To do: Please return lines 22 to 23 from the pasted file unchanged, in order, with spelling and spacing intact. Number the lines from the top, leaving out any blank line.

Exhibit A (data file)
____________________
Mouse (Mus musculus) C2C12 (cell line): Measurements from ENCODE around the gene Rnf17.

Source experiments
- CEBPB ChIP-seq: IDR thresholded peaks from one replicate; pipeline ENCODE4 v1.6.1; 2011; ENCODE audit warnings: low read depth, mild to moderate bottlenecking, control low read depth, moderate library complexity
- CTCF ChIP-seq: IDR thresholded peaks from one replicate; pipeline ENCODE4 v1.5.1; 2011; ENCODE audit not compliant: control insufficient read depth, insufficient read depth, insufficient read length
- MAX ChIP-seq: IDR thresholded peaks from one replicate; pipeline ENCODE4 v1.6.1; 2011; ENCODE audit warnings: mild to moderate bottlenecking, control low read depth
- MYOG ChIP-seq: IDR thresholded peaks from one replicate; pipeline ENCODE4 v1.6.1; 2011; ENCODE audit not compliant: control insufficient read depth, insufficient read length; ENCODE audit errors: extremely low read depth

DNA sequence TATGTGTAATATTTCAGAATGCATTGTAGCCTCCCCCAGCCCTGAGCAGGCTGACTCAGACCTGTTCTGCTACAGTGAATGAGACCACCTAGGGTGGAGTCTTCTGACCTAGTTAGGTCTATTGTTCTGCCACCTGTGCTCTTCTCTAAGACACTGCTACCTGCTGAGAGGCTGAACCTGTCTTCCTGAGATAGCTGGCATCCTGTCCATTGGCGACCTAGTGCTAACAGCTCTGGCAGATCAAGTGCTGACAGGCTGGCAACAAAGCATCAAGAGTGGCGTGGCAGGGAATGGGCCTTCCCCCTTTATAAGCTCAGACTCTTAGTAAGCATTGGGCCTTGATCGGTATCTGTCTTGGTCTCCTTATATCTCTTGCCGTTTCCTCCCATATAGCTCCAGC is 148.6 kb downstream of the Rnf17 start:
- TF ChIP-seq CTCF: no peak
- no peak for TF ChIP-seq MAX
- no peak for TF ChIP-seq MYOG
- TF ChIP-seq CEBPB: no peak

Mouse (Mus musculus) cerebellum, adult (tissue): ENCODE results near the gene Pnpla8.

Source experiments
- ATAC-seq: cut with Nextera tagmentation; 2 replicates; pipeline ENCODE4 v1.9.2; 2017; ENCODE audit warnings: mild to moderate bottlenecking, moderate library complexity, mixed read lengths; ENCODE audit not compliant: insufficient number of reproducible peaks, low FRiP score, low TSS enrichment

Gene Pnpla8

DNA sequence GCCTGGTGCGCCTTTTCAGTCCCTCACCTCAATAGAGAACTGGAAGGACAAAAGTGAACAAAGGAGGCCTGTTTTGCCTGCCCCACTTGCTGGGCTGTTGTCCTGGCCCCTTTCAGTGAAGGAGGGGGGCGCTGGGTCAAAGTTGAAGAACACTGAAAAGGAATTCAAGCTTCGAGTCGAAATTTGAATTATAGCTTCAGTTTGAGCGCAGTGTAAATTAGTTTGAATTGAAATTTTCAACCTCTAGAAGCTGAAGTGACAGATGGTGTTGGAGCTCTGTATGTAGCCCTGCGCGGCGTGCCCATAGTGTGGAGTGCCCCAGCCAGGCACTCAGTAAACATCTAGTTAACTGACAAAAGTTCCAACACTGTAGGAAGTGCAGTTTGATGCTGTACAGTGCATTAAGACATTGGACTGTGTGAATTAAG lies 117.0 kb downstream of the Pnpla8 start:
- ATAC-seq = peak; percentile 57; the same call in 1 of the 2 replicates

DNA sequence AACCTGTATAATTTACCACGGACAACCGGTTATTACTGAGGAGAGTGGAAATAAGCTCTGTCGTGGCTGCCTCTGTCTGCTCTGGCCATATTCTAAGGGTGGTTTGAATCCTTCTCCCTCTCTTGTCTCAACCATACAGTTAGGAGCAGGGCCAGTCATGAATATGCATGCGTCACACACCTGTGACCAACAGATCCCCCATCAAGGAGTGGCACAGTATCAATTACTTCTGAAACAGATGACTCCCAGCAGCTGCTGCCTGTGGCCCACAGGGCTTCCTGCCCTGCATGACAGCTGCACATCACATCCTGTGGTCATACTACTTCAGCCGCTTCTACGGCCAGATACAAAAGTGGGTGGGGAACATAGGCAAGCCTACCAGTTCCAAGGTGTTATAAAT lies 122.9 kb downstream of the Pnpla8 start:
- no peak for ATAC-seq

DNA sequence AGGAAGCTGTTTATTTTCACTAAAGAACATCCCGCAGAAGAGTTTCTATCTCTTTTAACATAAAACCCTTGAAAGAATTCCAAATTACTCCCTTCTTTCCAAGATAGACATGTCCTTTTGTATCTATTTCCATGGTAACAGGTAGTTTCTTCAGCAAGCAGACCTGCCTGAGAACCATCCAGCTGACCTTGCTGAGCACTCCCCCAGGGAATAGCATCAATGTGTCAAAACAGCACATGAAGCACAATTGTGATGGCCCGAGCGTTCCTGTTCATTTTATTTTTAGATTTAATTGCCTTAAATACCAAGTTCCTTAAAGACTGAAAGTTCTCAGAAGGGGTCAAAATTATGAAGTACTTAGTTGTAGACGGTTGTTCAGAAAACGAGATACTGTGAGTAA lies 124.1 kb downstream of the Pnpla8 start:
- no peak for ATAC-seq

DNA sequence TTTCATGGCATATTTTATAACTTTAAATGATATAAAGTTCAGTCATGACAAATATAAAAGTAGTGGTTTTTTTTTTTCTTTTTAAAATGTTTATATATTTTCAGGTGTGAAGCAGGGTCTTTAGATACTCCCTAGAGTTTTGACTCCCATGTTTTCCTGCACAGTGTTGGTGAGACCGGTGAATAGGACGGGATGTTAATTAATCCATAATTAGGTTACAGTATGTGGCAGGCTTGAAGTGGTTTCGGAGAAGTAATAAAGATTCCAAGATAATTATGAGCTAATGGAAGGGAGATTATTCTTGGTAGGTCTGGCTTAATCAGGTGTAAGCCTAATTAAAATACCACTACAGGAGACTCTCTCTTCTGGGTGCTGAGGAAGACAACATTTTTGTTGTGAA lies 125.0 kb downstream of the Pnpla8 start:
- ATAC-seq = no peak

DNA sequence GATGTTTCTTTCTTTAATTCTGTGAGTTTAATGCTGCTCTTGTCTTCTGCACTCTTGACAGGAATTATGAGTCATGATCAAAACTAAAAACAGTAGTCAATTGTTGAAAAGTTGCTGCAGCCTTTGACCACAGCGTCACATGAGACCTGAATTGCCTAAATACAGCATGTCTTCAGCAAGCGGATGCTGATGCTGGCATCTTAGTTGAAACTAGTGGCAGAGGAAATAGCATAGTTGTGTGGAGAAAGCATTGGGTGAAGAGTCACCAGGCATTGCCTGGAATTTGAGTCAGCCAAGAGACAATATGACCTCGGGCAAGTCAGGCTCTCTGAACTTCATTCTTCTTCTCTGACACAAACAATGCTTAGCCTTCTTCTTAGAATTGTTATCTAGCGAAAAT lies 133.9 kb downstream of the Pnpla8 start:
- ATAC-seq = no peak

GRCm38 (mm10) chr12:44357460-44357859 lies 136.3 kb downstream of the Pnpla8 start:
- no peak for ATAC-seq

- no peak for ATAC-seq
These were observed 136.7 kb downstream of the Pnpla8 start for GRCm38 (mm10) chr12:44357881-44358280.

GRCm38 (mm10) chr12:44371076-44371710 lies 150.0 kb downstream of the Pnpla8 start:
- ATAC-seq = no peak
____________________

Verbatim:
DNA sequence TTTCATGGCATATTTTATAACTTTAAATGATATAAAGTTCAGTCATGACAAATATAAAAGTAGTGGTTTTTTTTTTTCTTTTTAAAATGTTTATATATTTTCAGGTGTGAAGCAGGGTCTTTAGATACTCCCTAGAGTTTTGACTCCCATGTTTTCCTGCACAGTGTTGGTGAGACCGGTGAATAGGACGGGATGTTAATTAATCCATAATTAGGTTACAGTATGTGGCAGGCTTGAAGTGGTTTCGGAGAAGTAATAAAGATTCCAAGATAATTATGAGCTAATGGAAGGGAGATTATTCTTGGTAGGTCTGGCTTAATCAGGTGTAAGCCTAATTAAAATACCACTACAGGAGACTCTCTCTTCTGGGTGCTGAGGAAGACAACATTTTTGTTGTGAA lies 125.0 kb downstream of the Pnpla8 start:
- ATAC-seq = no peak